IORP rapporteur seeks to stop introduction of holistic balance sheet
Large swathes of the revised IORP Directive, including the proposed risk-evaluation for pensions (REP), are to be cut under plans drawn up by European parliamentarian Brian Hayes.
The Irish MEP, IORP rapporteur for the European Parliament’s Economic and Monetary Affairs Committee (ECON), also said the introduction of the holistic balance sheet (HBS) was “not realistic in practical terms” and proposed changes to cross-border funding arrangements.
In his preliminary report on the Directive, Hayes suggested that neither the European Commission nor the European Insurance and Occupational Pensions Authority (EIOPA) had the power to draft additional technical standards – essentially removing the ability to impose additional requirements without parliamentary scrutiny.
He also raised concerns about EIOPA’s development of the HBS, arguing that the model was not “realistic in terms of costs and benefits” in light of pension fund diversity across Europe.
Attempting to put to bed any speculation about the introduction of capital requirements without a further Directive, the report added that no capital requirements for IORPs based on either Solvency II or the HBS should be developed “at [EU] level”, as these could “potentially decrease the willingness of employers to provide occupational pensions”.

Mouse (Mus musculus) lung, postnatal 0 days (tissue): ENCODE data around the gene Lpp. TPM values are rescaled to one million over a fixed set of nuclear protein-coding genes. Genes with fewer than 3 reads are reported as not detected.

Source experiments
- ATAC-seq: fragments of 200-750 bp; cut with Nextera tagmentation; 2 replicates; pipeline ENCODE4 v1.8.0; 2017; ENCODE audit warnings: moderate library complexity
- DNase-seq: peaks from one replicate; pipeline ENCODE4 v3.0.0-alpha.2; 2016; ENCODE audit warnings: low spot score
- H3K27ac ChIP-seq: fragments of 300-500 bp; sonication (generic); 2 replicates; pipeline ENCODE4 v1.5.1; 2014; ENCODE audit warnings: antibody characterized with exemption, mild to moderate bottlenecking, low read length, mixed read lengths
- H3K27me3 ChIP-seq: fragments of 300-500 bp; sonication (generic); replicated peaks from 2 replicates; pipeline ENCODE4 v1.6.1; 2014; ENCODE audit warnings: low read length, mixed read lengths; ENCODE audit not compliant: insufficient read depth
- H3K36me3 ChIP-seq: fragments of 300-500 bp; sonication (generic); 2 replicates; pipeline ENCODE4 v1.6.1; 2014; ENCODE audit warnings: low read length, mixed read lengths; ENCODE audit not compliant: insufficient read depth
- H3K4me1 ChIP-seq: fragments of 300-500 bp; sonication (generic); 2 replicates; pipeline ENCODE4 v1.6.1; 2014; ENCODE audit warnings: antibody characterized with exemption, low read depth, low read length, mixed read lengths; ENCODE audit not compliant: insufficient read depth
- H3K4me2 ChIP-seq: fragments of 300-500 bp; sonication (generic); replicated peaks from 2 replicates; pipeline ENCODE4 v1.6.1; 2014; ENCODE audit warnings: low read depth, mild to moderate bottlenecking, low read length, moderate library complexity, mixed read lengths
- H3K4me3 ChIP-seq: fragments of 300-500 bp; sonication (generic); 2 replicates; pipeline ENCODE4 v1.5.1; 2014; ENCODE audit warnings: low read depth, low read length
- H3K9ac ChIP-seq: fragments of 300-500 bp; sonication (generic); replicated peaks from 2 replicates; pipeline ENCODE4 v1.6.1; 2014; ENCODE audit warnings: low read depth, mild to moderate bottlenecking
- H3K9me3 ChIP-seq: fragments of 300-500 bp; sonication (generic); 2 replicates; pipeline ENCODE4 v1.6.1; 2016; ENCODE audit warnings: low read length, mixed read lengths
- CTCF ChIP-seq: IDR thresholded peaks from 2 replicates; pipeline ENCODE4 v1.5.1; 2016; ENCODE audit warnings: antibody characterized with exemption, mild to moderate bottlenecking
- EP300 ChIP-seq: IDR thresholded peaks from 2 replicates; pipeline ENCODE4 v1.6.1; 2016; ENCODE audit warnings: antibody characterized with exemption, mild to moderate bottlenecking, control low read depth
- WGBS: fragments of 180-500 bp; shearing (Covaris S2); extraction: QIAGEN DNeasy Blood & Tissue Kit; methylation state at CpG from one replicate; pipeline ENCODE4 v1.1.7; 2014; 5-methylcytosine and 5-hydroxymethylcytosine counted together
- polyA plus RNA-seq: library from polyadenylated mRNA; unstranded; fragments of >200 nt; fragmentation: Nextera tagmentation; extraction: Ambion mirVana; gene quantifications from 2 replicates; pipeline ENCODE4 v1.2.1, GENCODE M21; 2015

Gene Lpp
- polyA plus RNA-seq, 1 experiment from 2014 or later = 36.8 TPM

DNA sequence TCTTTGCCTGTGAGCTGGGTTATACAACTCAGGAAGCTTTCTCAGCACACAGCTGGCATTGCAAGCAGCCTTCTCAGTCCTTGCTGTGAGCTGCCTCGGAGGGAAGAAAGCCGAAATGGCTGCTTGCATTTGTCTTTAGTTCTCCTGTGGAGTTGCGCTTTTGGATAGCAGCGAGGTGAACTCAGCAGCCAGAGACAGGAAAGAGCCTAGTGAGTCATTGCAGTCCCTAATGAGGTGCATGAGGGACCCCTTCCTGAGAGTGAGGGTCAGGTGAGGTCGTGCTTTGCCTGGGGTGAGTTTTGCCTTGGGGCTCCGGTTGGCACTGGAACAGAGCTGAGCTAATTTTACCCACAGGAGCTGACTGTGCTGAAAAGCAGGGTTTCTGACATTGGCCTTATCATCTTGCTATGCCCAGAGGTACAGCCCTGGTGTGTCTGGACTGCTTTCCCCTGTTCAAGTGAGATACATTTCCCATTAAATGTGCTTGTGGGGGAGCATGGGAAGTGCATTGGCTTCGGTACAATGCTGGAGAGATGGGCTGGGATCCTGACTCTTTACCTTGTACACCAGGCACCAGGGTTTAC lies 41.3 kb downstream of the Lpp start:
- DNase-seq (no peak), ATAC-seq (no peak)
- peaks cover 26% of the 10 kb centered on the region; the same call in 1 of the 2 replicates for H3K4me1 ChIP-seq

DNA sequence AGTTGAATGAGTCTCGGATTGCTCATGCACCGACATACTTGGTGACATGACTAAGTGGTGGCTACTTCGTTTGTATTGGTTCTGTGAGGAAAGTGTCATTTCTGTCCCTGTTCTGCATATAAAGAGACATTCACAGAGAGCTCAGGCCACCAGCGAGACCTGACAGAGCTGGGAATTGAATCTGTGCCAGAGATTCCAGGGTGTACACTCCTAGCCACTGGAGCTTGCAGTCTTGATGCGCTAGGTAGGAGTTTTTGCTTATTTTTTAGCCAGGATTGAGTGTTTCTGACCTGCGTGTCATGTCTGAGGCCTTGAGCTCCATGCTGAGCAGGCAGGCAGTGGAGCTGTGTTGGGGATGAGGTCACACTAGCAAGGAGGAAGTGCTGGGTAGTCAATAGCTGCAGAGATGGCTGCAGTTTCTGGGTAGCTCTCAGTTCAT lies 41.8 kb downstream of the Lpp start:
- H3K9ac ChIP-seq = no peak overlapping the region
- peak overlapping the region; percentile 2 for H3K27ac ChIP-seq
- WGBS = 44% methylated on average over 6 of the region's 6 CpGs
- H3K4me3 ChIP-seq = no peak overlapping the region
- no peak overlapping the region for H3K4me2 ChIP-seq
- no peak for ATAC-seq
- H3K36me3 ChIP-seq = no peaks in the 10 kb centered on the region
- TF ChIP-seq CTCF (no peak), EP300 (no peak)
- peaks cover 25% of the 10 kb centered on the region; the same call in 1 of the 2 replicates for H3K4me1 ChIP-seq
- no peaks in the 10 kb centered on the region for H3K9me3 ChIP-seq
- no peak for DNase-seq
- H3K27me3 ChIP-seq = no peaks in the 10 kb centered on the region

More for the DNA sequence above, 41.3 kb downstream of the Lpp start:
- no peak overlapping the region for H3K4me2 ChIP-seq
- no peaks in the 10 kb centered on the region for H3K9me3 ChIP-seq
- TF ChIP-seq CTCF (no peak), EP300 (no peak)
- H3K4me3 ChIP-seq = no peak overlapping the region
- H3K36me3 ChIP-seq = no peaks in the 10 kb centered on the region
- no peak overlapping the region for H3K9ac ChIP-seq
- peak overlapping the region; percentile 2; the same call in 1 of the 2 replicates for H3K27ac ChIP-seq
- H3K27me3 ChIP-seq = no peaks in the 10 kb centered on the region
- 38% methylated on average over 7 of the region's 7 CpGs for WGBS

The report also removed the requirements for the REP, instead suggesting a fund should conduct risk assessments in line with the “nature, scale and complexity of its activities”.
Hayes’s stance comes after a number of changes to the REP, with a compromise draft drawn up by the Council of the EU last year suggesting individual member states would be granted powers to dictate the scale of assessment needed.
The Commission’s initial proposal required a regular evaluation of internal risk management procedures, funding requirements and the impact of climate risk on the fund’s portfolio, among other areas.
In what appears to be a well-intentioned attempt to remove requirements for full funding from cross-border IORPs, Hayes also proposed that IORP full funding requirements should only take effect from “the moment when the institution starts operating a new or additional scheme”.
The wording echoes an earlier proposal to impose full funding requirements only when a cross-border fund is established, potentially allowing for a vehicle to be launched with a single, fully funded member.
However, the wording proposed by Hayes made no mention of cross-border activities, implying that the full funding requirements would be imposed on all regulated IORPs.
The parliamentarian also amended a clause specifying that member states should allow IORPs to be underfunded “for a limited period of time”, potentially opening the door to host member states to set recovery periods for cross-border funds under their jurisdiction.